Distressed emperor penguin moved to Wellington Zoo for treatment

English.news.cn   2011-06-24 14:50:35 FeedbackPrintRSS

A emperor penguin stands nearby a truck that will transfer it to Wellington Zoo, on Kapiti Coast, some 60 km north of Wellington, New Zealand, June 24, 2011. A lost emperor penguin which turned up earlier this week on Kapiti Coast, some 60 km north of Wellington, was taken to Wellington Zoo on Friday for treatment. (Xinhua/Liu Jieqiu)

by Liu Jieqiu

KAPITI COAST, New Zealand, June 24 (Xinhua) -- A lost emperor penguin that turned up on Kapiti Coast, some 60 km north of Wellington, earlier this week was taken to Wellington Zoo on Friday for treatment.

The Department of Conservation (DoC) called a vet and an emperor penguin expert, Massey University associate professor John Cockrem, to Peka Peka Beach on Friday morning after the rare visitor from the Antarctic started showing signs of distress.

The penguin was taken to the zoo in a chilled container and x-rayed. Vets have also flushed sand from inside its body.

DOC biodiversity manager Peter Simpson was at the beach and told Xinhua the penguin had been eating sand, which may have been an effort to cool itself down, as penguins normally eat snow if they get too hot.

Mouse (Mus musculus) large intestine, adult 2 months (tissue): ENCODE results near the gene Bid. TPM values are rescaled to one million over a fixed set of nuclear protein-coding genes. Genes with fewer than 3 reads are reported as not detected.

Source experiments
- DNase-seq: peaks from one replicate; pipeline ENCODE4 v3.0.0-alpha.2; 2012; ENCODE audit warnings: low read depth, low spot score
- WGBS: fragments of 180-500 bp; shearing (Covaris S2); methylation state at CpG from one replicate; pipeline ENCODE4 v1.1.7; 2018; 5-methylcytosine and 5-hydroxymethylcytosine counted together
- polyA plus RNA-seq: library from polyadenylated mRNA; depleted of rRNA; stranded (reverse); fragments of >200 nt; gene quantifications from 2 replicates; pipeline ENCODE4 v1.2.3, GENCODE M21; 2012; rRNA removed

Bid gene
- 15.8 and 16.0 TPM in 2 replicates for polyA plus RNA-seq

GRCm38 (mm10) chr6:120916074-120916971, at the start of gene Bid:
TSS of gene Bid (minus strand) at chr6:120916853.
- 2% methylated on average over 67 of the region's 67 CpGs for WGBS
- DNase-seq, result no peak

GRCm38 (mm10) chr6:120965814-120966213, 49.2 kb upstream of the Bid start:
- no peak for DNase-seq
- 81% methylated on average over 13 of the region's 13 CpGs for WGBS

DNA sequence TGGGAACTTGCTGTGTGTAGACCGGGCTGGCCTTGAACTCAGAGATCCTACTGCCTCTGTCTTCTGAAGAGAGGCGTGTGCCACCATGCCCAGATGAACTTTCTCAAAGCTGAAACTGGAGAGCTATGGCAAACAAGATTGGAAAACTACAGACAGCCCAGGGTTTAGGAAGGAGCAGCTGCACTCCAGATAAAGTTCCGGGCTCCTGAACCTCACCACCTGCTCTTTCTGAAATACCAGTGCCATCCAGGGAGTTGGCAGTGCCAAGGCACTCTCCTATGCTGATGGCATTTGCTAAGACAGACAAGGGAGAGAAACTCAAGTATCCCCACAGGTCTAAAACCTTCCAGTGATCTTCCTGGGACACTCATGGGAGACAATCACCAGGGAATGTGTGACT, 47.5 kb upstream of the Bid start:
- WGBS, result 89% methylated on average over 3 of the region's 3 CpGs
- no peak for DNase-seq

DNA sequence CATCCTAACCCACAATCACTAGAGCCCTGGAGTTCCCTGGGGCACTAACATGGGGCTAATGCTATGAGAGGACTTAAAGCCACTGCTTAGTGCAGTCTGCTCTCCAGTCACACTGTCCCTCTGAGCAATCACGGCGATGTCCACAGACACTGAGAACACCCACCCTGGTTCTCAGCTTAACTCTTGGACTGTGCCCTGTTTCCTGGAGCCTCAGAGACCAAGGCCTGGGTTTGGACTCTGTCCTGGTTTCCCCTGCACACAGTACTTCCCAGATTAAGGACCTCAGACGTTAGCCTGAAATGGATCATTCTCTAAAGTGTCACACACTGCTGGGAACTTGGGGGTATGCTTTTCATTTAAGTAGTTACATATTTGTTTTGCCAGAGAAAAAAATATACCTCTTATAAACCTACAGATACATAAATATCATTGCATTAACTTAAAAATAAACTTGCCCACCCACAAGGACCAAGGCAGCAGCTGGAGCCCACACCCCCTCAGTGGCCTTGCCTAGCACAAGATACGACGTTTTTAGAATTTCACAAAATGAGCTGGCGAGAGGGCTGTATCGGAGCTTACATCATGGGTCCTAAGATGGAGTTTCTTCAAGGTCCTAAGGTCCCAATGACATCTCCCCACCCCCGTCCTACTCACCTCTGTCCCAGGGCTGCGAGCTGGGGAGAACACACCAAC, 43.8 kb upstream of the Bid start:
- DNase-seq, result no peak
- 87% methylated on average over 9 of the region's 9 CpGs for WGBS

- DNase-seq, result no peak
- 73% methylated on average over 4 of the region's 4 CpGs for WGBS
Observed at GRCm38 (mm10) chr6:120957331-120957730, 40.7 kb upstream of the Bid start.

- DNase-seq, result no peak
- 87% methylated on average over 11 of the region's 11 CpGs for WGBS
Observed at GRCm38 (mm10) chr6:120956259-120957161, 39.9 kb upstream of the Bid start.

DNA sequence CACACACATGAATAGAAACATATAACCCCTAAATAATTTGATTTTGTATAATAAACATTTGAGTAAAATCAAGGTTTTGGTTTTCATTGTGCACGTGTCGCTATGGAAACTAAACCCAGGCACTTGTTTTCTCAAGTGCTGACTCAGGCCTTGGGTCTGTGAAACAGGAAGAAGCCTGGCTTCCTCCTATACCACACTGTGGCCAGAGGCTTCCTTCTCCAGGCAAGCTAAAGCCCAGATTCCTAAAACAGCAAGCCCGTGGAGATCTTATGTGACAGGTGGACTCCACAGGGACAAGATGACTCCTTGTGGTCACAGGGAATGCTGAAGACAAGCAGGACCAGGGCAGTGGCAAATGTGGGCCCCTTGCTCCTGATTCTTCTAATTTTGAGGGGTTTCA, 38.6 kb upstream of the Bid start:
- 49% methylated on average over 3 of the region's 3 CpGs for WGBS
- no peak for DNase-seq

Simpson said the sunny, warm weather is probably distressing the bird who is 7000 km away from his Antarctic home.

"Temperature is a major issue for it, we just need to monitor its well-being in these sorts of climates," said Simpson.

He said it had become lethargic and that it might have an infection from eating sticks.

Simpson said the large number of visitors put risk and stress to the penguin, so they decided to take it to Wellington Zoo for further treatment.

The bird was first spotted on Peka Peka Beach on Monday afternoon by resident Chris Wilton, who nicknamed it Happy Feet, and has since attracted local and global interest.

A cordon was put up around the penguin during the week, keeping people about 40 meters away due to high numbers of sightseers, with a group of residents even keeping guard on the beach overnight.

Wilton, with tears in her eyes, told Xinhua that she had a happy time with the penguin and she was very sad that the Happy Feet was detorior condition. "The DoC staff should take earlier action and take the Happy Feet away at least two days earlier," she said.

Veterinary staff at the zoo said the bird was dehydrated and was suffering from heat exhaustion.

It needed to be stabilised before being operated on, but would this afternoon undergo a manual procedure to try to clear its throat, which seems to be blocked.

The vets will decide once the x-rays have been processed whether or not surgery is needed.

Emperor penguins are the largest of the penguin species. Adults can grow to more than a metre tall and weigh up to 30 kg.

They feed on fish, krill, squid and a wide range of marine invertebrates and hold the diving record at 450 metres deep and 11 minutes underwater.

Experts said the emperor penguin spotted on Capiti Coast, is about 10 months old and 80 cm in height.

The last recorded sighting of an emperor penguin in New Zealand was at Oreti Beach in Southland in 1967.

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Editor: Xiong Tong
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